Wednesday, March 11, 2020

Home is Where the Heart is (and the Office)

I have had the extreme pleasure and been not just a little lucky to have found myself in a career where working from home is an option. Having started out in a traditional Denver ad Agency that was quick to step onto the interwebs superhighway, even with "dialing in remotely," life was becoming easier (we didn't even have email in college #GenX). 

Subsequently, it sure was easy to work from home until all hours. When I first moved back to Florida from the job I loved at Starcom/Leo Burnett in my sweet home Chicago, I telecommuted and flew out to bi-coastal clients and to the Windy City a few times a month. What an amazing, amazing gift to be able to continue to work for the company, clients and job I loved, while being in Florida with all of our family. 

Now, I have my own business and because I can work from anywhere and everywhere - I do. I still go to meetings every day, because we all know how important that is, (but maybe right now, it's a luxury) but I am working constantly - because I want to and I can. Again, this is all not without a little luck, too, in my chosen field. 

I do recognize this is not an option for the vital and dedicated employees in the service industry and it is my sincere hope that paid leave policies are put in place (and has been my hope way, way before this became our current reality - #PaidSickLeaveNow). 

All that said, as the nation is grappling with the unknown repercussions of what is now a pandemic, and legions of workers are being asked to work from home, this has the earmarks of a giant paradigm shift. At least, for my part, I hope it is. 

I have always felt - especially as a working mother, wife and volunteer board chair/member - the more flexibility an employee has in relation to work (an employee who never misses deadlines and is incredibly diligent) - the more productive they will be. The more loyal they will be. And the more they will achieve. When I work from home, I work intermittently around the clock, because I can and I love it. 

As an extreme Type A (with associated OCD), I was made to multi-task and stay on task. My upbringing was curated by a family in the "always on" newspaper industry - yes, before the internet. I don't feel relaxed or happy until all the emails are read and filed, all the work for the following two-days is done, and the speech for two-weeks from now is written.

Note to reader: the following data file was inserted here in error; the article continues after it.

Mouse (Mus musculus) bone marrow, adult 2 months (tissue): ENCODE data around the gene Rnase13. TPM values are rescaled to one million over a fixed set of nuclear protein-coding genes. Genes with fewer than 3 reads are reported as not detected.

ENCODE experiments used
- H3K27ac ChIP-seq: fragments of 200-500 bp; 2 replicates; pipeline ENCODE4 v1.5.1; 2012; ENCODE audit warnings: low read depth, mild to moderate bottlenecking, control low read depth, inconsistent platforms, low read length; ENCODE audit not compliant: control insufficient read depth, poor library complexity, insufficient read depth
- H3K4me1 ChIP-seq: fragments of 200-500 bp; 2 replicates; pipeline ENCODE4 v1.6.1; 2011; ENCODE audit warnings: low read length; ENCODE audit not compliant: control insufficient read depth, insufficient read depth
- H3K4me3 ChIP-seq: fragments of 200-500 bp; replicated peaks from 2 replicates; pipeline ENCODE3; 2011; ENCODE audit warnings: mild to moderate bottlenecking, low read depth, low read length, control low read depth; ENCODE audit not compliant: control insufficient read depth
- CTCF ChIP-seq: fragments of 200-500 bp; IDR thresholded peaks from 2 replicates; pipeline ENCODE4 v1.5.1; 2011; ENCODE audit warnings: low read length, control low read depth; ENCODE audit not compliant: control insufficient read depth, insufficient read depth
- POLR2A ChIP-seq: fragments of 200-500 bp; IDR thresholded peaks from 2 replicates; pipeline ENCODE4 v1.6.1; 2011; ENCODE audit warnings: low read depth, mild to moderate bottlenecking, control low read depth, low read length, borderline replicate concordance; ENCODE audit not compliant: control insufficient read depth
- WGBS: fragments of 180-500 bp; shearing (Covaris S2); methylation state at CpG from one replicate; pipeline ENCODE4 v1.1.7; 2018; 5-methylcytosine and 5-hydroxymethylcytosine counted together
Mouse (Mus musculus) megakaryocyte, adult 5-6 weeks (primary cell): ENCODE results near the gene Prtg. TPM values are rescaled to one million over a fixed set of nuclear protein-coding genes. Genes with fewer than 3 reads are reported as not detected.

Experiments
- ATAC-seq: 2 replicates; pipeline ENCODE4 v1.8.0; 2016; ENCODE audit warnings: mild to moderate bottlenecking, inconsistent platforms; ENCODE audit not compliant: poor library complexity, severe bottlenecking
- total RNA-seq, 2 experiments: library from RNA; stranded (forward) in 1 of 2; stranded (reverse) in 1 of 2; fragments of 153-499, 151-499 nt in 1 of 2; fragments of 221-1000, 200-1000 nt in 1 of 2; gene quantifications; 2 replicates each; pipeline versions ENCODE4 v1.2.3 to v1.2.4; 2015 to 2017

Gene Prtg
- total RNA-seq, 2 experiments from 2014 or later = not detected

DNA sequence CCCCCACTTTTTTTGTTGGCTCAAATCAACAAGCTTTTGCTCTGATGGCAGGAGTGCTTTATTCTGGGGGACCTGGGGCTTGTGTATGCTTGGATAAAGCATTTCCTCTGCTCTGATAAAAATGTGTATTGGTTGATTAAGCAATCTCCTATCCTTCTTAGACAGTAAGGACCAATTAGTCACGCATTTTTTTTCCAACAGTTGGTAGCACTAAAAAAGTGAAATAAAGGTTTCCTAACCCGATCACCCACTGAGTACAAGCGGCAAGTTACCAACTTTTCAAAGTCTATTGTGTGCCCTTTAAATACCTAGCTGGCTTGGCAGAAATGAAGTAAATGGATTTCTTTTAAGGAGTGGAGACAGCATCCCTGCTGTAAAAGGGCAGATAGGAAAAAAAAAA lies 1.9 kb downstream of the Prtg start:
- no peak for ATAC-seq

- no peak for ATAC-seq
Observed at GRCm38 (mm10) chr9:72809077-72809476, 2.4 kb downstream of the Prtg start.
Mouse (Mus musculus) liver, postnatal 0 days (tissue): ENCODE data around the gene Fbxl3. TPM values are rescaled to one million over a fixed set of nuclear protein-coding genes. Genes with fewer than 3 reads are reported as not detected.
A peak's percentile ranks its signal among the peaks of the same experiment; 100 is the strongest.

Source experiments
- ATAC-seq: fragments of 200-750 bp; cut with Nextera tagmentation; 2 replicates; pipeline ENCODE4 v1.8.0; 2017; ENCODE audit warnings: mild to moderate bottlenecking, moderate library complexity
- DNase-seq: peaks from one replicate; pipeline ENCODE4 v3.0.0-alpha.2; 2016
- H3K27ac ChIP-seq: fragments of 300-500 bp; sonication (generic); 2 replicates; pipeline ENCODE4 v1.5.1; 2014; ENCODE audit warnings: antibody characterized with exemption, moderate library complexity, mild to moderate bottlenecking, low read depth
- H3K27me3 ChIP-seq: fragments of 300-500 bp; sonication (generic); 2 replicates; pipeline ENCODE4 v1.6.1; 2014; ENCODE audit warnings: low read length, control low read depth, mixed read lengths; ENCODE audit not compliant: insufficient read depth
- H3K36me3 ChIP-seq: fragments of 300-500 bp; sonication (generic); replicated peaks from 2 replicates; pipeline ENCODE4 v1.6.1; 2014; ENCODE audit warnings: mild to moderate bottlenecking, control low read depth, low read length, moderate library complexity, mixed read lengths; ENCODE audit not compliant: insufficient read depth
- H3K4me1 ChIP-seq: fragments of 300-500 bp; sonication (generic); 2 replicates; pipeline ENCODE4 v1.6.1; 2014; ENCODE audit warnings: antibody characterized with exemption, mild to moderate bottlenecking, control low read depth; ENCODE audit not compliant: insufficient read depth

I recognize I am in the minority. 

It is HARD to work from home. Especially when there are little ones afoot. When there are parents who need transportation to and from doctor's appointments, when life is going on. Then there are dogs or cats on the keyboard who are occasionally falling into the pool during a conference call (yes, this has happened). 

So today, #AdWeek came out with the amazing A Guide on How to Make the Most of Working From Home During Coronavirus Outbreaks. This is an incredibly helpful and spot-on guide filled with tips and ideas to keep on task and on schedule and be as productive as possible. I will note however, that I do get laundry (and maybe a little shopping) done while at home, because in my field, taking a break for creative thinking and strategic planning is important - and something I can do in short blasts. And it is true - the best ideas do come to you in the shower. 

In addition, #Facebook came out with their own resource today under the auspices of - "businesses like yours may also be experiencing unexpected challenges, and we’re committed to providing as much support as possible." This is filled with ideas to stay in touch with customers and to keep up productivity - while helping customers navigate FAQs and any service issues. 

As I mentioned, I am hopeful we are on the precipice of a new mindset around working from home (#WFH) - where at least here in a smaller, less urban DMA, the option has been the exception rather than the rule. Where it has been stigmatized by previous generations as a vehicle for wayward employees to take advantage of the system. Where we are all Fred Flintstones sliding off the back of the brontosaurus as soon as the 5pm Pterodactyl sounds. 


To me, this shift will mean 1) Happier, more loyal and productive employees who will go the extra 25 miles for their employer 2) Employees who need to go to the doctor, take care of children, drop them off or pick children up from school, can do so without the extra pit-of-the-stomach stress of having their boss run around and say, "why aren't they back at their desk yet?" 3) Employees with a cold can stay at home and be productive, while not spreading it to the rest of the office and decreasing overall productivity and the bottom line 4) Employees with ill children are not forced to take those children to school, to become even more sick (sicker?) or to spread it around the classroom or to the teacher 5) Parents don't have to pay an extra $100 in childcare for the unexpected teacher work day 6) We can get one step closer to that holy grail of the elusive and much mythicized work/life balance! (*knocks on wood).

The real work is what can get done when an employee's greatest stressors are removed and when they are allowed the gift of freedom to be productive, effective and efficient for an employer who trusts them and values them .... 

And also, maybe a bit more shopping, just to keep the economy going. Obviously. 

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